Rubashov, being one of the architects of the monstrosity that the Party had become, came to the realization that they had lost control. Its dogma didn’t allow for input by those who’d have to point out that the system wasn’t working. Those that offered the input were imprisoned or executed for being oppositionists and made examples that would inspire others to keep their mouths shut. Thus, failure to correct the system would continue to lead to more failure. As well, part of the system was turning children into unquestioning subjects of the Party. They were brought up without God. They didn’t even know what God was. Without a connection to Biblical foundations of civilized society, these godless subjects knew only to revere and respect the State. And because the State existed for itself alone, there was no room in the Party’s doctrine for mercy. Those that ignored the rules were punished appropriately, according to the State, without the moral guidance of the biblical God. They’d created a monster that could not be killed.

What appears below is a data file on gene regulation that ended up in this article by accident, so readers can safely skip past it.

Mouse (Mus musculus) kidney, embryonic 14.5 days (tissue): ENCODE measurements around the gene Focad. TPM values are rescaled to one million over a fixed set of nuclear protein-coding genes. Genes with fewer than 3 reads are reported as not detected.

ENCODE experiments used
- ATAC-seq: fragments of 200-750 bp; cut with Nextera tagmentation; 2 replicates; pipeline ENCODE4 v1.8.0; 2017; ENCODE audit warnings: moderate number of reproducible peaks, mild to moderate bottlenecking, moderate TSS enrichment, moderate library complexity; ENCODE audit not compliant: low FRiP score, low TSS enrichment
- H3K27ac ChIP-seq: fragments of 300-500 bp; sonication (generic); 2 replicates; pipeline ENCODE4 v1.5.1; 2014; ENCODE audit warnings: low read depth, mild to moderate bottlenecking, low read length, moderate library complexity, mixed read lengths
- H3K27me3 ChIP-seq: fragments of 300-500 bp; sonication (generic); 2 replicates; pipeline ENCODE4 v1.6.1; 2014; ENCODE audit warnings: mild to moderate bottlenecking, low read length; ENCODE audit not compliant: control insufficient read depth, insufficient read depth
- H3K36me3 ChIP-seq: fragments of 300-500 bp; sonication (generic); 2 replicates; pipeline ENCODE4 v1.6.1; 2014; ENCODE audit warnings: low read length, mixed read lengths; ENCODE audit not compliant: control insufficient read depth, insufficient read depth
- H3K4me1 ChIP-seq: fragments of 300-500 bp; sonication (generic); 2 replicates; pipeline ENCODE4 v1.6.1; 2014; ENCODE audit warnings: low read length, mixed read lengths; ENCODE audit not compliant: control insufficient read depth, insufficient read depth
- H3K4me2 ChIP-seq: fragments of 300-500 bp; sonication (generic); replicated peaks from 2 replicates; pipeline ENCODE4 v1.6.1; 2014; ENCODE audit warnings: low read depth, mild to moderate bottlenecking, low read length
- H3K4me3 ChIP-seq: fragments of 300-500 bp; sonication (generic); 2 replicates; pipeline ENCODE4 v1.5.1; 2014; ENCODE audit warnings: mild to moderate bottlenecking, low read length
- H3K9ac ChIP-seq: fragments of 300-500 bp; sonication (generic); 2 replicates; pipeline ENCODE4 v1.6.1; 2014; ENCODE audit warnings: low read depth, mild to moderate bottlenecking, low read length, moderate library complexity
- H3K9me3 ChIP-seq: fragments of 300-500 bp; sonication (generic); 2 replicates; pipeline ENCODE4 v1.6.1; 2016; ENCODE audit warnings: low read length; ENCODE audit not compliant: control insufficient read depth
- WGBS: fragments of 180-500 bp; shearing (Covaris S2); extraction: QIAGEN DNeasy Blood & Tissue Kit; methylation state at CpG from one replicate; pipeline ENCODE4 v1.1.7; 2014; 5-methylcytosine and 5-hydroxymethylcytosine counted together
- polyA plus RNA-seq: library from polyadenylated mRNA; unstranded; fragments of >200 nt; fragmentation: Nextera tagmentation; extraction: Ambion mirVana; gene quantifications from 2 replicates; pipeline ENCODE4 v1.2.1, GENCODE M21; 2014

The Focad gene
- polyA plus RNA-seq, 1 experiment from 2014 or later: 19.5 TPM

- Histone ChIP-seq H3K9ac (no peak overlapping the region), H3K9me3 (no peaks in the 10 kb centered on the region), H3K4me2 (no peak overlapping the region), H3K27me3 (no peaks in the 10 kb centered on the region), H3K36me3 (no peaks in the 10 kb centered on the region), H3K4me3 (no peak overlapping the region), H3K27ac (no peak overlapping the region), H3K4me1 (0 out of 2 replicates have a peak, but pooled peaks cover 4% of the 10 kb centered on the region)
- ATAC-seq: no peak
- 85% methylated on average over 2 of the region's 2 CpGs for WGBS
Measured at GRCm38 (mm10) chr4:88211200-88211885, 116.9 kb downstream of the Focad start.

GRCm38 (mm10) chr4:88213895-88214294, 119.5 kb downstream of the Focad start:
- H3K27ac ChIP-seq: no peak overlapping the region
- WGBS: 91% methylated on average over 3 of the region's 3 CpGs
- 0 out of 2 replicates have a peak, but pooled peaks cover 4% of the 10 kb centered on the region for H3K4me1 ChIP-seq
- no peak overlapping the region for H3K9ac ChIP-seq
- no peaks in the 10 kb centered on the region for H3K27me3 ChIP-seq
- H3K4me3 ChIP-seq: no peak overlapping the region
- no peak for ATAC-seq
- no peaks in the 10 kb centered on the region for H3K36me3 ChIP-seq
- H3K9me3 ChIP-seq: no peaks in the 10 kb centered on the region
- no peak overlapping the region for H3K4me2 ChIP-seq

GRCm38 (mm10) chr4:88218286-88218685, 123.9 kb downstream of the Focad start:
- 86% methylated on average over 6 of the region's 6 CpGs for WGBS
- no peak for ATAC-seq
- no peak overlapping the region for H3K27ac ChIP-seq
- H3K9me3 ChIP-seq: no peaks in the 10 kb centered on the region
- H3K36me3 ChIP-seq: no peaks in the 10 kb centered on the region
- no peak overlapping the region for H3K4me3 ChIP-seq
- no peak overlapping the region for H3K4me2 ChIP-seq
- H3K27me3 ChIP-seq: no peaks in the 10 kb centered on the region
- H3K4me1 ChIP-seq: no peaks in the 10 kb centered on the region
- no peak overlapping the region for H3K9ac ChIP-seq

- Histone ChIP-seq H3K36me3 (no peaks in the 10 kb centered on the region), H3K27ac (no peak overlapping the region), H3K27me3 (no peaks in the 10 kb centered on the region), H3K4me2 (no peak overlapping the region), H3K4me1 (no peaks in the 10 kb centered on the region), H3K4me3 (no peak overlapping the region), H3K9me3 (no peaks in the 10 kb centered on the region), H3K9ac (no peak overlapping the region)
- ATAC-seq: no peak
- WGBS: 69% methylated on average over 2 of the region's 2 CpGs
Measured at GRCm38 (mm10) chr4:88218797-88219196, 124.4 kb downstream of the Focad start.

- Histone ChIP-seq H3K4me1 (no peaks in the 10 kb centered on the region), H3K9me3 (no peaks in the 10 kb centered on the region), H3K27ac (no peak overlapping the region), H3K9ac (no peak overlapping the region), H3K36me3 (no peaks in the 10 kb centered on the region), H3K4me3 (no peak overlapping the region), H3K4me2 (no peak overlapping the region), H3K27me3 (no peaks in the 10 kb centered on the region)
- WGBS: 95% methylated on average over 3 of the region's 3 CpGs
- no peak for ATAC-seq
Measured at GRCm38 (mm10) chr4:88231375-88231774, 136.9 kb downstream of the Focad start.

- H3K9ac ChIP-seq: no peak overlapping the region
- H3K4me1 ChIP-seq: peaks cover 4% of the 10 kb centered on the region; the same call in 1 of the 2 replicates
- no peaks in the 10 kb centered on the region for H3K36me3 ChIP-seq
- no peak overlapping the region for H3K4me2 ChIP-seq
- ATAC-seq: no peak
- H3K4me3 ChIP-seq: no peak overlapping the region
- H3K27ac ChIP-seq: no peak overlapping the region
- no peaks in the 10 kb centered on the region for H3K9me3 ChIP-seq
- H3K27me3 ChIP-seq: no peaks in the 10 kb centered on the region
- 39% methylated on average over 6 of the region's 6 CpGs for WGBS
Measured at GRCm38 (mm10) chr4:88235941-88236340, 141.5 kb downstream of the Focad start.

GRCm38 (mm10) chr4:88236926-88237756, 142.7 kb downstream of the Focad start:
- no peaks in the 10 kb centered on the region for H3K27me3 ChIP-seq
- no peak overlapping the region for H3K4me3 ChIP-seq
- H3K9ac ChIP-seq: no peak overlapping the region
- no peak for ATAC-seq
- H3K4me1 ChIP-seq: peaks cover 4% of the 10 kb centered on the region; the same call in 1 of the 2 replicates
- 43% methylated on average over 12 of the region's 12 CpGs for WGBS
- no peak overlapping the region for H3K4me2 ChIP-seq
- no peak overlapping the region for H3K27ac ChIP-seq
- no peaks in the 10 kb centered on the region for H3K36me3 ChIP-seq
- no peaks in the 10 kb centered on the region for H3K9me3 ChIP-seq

Later in the story, as news of Rubashov’s sentence came out, the reader is introduced to one of Rubashov’s older comrades. He is bed ridden while his daughter, a godless product of the Party her own father had helped to create, dutifully made sure he followed the rules. At times of distress, he’d reach for the hole in his mattress where he used to have a Bible hidden, but it was not longer there. His daughter had dutifully removed it. As well, he’d look to the wall where there was a photo of Number 1 next to an empty nail where there used to be a photo of Rubashov. His daughter had that removed and destroyed as well. He was held captive by his own flesh and blood who was more loyal to the State than she was to her own father. He too realized that they had created a monster that could not be destroyed. His daughter had even brought a resolution home from her Party Cell that needed signatures. This resolution condemned Rubashov for his oppositionist efforts, and Rubashov’s friend, who’d helped create the Party, understood that what Rubashov said at trial isn’t necessarily the truth. But his daughter, whose every notion of right and wrong was put there by the Party couldn’t even conceive of this possibility. So this man had to choose between signing a resolution he didn’t believe or suffer the consequences when his daughter would inevitably turn him in: